New Zealand head coach Ian Foster walks to the field after their loss during the third rugby Test match between New Zealand and Ireland at Sky Stadium in Wellington on July 16, 2022. — AFP pic
Sunday, 25 Sep 2022 9:41 AM MYT
AUCKLAND, Sept 25 — A relieved Ian Foster said he was satisfied Sunday after his All Blacks side took “a very different journey” to retain their Rugby Championship crown by winning their last three matches following a stuttering start to the campaign.
New Zealand beat Australia 40-14 in Auckland on Saturday, then had to wait around eight hours to be confirmed champions when South Africa failed to record the landslide win they needed against Argentina in the final match of the four-nation southern hemisphere tournament.
South Africa had needed to score three more tries and 40 more points than the Pumas but managed neither in a 38-21 victory.
It gave the All Blacks the championship on 19 points, one ahead of the Springboks, the 2019 World Cup winners. Australia were third on 10 points with Argentina a point further back.
“I’m very satisfied,” Foster told reporters in Auckland, having stayed up to watch the South Africa match early on Sunday morning in New Zealand.
“We did it the hard way, but we put ourselves in with a chance last night and it was enough.”
The celebrations at the All Blacks’ Auckland hotel were a huge contrast to the start of the Rugby Championship when New Zealand were beaten 26-10 in South Africa after losing a home series to Ireland, their fifth defeat in six Tests.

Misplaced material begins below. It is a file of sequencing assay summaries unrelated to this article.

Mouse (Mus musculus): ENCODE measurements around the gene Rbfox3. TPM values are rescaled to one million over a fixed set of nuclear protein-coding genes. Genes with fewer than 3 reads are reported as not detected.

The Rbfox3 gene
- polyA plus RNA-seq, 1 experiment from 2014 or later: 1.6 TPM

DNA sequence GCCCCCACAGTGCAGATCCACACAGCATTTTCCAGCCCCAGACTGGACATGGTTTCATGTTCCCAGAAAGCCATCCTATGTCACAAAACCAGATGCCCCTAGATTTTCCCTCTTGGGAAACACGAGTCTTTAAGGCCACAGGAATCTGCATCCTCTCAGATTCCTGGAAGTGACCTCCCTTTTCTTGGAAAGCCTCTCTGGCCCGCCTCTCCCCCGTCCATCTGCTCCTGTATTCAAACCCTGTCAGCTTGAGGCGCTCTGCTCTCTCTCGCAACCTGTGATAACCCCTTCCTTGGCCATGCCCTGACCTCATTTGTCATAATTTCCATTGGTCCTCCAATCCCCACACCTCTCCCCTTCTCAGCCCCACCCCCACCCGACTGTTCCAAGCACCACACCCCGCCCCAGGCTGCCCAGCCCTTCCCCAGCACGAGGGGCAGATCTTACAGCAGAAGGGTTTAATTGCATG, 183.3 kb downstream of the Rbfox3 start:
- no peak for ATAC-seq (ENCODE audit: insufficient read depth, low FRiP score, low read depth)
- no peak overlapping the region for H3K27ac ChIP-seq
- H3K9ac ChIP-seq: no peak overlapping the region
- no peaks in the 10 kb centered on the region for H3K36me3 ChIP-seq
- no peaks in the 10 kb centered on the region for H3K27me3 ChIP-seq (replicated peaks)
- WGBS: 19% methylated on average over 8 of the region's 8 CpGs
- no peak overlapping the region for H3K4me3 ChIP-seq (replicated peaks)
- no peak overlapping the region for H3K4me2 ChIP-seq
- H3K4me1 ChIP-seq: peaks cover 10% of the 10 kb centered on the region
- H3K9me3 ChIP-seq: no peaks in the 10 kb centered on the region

It put Foster under severe pressure as calls mounted for him to be sacked with the World Cup in France just over a year away.
Foster kept his job when the All Blacks beat the Springboks in the next match in Johannesburg, only to be under fire again when his side suffered a first defeat to Argentina in New Zealand.
It’s really satisfying’
The All Blacks recovered to finish with three straight wins including home and away victories over Australia that enabled them to retain the Bledisloe Cup and the Rugby Championship.
“It’s very special,” said Foster. “It’s been a very different journey to other rugby championships that we’ve won.
“To do it from behind the eight ball at the start and have to climb through that is not the way we wanted, but it’s really satisfying.”
Foster said the experience will help the All Blacks when they play Tests on their northern hemisphere tour against Japan, Wales, Scotland and England starting in October.
He has developed flexibility in his backs as the new-look All Blacks midfield of Jordie Barrett and Rieko Ioane impressed against Australia.
And New Zealand have strengthened their front row options with Ethan de Groot established at loosehead prop and Samisoni Taukei’aho, who scored one of New Zealand’s five tries against Australia, putting pressure on Codie Taylor at hooker.
Foster conceded that the All Blacks must still prove they are an “80-minute side”, having conceded two late tries to Australia at Eden Park, where they have not lost to the Wallabies for 23 matches dating back to 1986.
“I was disappointed that we still let them back on the scorecard in the last 15 minutes,” he said, “that was a little bit of an Achilles heel.”
With a year still to go until the start of the World Cup in France, Foster said he was “not deeply concerned” that the All Blacks lie fourth in the Test rankings behind Ireland, France and South Africa.
“What we’re concerned about is that we improve, because where we want to be in 12 months’ time is not two, three, four or five, it is to be one,” he said. — AFP